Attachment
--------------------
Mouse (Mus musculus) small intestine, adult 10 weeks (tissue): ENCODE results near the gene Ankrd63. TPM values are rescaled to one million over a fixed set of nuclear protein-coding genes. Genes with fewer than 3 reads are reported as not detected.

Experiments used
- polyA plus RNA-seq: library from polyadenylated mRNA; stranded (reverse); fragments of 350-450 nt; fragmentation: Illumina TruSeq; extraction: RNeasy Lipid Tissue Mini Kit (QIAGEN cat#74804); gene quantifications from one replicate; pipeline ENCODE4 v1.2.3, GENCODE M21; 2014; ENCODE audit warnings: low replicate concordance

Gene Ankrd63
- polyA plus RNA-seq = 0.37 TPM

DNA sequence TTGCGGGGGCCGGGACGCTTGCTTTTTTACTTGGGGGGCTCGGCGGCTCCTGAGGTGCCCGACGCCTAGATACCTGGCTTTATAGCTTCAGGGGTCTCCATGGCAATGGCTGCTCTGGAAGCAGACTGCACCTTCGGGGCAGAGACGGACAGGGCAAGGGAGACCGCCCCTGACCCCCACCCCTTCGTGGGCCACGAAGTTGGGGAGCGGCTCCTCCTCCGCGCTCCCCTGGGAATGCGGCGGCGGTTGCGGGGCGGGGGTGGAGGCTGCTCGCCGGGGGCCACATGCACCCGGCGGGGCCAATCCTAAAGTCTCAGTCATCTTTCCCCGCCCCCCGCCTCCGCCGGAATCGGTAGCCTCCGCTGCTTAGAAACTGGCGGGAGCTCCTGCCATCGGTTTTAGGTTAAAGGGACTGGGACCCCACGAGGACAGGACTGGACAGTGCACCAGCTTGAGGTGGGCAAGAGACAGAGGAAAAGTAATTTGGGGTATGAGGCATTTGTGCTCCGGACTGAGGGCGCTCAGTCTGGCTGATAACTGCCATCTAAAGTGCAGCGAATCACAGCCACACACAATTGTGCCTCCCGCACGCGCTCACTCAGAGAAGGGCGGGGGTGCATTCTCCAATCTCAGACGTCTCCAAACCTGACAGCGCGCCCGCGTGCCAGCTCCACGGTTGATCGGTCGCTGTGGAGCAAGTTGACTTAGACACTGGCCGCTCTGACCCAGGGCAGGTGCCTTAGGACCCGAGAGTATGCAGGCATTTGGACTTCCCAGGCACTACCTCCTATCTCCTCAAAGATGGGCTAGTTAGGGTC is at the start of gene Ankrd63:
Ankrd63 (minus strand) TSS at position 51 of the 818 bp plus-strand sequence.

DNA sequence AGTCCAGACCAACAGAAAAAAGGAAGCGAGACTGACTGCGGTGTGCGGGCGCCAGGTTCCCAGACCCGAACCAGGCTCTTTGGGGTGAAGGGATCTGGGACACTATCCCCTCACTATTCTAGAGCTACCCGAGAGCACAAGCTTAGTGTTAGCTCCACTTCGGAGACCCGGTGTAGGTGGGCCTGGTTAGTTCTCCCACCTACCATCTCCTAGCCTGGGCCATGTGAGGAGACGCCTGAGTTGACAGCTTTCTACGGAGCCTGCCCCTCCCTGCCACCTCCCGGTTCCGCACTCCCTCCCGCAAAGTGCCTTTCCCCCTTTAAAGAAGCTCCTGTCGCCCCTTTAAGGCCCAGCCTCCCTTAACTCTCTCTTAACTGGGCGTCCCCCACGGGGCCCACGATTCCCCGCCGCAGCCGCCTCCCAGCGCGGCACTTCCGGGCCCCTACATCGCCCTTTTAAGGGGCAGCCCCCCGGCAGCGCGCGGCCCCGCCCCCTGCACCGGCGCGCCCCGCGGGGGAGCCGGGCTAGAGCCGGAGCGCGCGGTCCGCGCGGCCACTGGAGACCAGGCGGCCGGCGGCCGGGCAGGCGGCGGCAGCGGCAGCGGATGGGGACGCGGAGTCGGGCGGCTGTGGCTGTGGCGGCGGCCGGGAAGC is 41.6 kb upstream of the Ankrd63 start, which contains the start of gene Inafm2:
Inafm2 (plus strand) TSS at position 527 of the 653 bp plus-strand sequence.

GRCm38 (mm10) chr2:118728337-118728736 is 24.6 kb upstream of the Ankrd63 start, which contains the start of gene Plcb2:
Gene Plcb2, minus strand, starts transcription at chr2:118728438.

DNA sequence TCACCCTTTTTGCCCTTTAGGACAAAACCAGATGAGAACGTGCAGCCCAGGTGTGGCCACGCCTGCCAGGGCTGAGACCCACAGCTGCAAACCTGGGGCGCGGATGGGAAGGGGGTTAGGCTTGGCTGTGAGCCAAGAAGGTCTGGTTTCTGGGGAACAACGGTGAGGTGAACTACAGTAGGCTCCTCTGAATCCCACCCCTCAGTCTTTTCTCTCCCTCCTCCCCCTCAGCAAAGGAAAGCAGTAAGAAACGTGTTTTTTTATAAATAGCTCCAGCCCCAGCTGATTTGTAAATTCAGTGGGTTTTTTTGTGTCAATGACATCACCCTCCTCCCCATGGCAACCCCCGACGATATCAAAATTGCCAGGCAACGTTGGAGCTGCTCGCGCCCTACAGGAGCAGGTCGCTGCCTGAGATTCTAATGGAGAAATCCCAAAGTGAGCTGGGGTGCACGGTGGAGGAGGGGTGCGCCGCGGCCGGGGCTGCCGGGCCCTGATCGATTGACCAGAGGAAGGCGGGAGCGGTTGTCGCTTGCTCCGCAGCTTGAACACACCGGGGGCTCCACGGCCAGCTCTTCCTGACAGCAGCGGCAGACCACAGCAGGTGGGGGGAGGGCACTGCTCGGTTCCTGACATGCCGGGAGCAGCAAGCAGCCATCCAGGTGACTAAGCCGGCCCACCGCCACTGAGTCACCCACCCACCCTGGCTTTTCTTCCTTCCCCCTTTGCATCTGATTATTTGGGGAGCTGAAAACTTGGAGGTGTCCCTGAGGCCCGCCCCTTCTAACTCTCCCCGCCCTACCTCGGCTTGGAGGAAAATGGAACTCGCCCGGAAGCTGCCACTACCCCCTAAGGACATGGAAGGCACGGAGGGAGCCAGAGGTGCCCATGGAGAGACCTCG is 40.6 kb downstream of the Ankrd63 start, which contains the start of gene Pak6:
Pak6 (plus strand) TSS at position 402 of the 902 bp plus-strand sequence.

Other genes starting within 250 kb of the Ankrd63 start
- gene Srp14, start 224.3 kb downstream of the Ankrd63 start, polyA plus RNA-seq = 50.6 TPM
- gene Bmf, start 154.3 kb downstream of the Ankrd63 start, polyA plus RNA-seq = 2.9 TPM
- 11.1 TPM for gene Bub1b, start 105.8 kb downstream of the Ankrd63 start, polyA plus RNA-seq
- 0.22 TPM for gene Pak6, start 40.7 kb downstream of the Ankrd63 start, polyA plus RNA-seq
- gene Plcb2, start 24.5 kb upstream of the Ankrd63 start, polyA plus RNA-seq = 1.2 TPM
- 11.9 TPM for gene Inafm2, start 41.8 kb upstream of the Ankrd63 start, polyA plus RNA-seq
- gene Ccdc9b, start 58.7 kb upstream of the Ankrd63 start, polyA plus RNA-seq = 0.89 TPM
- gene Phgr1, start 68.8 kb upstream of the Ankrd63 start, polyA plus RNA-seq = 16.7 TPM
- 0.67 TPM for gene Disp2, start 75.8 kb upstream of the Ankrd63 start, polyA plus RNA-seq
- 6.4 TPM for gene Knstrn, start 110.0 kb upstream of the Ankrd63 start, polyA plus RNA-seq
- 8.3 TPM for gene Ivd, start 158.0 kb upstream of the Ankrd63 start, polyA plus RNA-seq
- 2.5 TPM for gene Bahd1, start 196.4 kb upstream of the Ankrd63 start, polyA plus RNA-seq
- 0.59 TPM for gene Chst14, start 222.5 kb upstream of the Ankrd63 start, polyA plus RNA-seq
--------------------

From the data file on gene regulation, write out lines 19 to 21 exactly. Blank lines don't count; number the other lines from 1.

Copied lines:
- gene Plcb2, start 24.5 kb upstream of the Ankrd63 start, polyA plus RNA-seq = 1.2 TPM
- 11.9 TPM for gene Inafm2, start 41.8 kb upstream of the Ankrd63 start, polyA plus RNA-seq
- gene Ccdc9b, start 58.7 kb upstream of the Ankrd63 start, polyA plus RNA-seq = 0.89 TPM